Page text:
Recall the six IPCC families of temperature scenarios, summed up in the following IPCC figure. VR2009 applied these temperature scenarios to their model to yield corresponding sea level rise rates. Let’s consider the A1F1 and A1T temperature scenarios.
Figure 1. (top) This is figure 10.26 from the IPCC AR4 Chapter 10, "Global Climate Projections." It shows the temperature projections for each of the six IPCC SRES emission scenarios averaged for the 19 AOGCM models and 3 carbon cycle feed backs and the standard deviations. (bottom) Zoom in on A1F1 and A1t averages.
Here are the resulting VR2009 sea-level rise rates for the A1T and A1F1 scenarios…
Figure 2. Resulting sea level rise rates when the VR2009 model is applied to the A1T and A1F1 temperature scenarios.
Nothing really surprising so far. The sea level rise rates look more or less like the temperatures.
Now consider some the following hypothetical 21st century scenarios. Note that they can’t be considered “extreme” when compared the 21st century temperature scenarios already used by VR2009.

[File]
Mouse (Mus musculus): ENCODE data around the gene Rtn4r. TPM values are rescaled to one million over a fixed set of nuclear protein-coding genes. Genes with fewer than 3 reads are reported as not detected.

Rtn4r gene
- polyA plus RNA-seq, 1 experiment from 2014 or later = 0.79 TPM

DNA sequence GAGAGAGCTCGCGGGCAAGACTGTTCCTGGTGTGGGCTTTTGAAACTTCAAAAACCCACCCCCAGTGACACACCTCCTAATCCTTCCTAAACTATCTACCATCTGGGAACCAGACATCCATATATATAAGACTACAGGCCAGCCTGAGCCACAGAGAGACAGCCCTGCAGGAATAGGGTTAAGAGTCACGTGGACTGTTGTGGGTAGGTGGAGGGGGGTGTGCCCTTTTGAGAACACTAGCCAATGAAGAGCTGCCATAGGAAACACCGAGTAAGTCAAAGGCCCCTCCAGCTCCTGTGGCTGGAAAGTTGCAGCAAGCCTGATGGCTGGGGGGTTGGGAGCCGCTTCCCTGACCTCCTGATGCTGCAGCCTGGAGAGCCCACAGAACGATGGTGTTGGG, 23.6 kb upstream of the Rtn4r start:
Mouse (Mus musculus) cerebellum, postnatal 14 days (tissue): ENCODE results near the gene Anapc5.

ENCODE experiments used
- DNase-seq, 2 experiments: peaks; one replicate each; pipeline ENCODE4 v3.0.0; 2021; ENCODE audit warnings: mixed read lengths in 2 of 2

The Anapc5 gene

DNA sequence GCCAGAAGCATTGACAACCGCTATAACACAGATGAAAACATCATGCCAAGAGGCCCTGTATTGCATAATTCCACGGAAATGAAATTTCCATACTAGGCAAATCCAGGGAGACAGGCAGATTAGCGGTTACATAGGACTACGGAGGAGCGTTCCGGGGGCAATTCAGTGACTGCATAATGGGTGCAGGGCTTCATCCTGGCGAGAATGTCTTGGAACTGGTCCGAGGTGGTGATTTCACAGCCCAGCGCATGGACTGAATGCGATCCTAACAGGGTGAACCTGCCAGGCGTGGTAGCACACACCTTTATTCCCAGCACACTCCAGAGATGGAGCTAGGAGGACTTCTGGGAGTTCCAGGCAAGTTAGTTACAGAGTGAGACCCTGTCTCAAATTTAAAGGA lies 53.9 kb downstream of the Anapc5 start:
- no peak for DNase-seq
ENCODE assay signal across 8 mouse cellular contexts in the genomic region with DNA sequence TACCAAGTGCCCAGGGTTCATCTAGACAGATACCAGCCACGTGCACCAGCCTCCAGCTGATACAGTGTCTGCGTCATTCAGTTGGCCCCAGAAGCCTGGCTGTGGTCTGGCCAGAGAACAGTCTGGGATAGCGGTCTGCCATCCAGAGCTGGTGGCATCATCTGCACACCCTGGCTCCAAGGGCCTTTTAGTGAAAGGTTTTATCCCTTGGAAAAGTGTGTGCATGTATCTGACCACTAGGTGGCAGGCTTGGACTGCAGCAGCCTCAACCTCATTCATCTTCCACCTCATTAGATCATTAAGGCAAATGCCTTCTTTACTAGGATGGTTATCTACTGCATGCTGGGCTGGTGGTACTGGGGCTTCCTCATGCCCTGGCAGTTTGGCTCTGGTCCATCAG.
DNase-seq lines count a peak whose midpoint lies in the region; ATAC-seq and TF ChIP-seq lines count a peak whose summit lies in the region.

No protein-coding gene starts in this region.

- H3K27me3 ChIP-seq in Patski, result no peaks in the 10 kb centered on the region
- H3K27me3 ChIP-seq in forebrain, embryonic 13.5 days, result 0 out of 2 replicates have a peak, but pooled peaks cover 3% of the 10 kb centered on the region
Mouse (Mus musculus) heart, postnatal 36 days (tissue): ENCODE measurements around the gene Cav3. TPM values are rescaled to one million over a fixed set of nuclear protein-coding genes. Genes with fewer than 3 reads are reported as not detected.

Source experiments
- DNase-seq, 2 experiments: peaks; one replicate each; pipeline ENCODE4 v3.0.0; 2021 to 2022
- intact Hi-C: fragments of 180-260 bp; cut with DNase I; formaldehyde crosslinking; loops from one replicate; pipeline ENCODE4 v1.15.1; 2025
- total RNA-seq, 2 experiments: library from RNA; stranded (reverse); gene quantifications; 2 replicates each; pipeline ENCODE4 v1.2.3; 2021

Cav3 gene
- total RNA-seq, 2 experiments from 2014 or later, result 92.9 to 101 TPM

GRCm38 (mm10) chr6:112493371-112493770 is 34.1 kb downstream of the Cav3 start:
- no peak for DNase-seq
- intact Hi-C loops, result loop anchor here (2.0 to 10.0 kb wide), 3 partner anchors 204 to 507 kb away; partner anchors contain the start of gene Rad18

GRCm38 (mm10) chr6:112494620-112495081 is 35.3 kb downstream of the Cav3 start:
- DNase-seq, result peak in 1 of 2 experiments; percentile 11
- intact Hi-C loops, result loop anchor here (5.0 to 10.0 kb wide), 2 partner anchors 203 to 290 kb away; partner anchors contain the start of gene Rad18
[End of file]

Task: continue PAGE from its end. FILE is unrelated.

Figure 3. The same IPCC temperature scenarios, A1T and A1F1, as in figure 1 and three hypothetical temperature scenarios from Moriarty.
Here are the resulting sea level rise rates…
Figure 4. The sea level rise rates due to the A1T and A1F1 temperature scenarios and three the hypothetical temperature scenarios from Moriarty.
Where are the sea level rise rates for Moriarty’s hypothetical temperature scenarios? They are perfectly hidden below the sea A1T sea level rise rate. How can that be? Because they were designed to be that way to make a point. See the math here and let γ=1 in equation (VIII) and you will get the idea. This is not some mistake in my math, but rather a direct consequence of the VR2009 and one more illustration of the bizarre consequences of their model.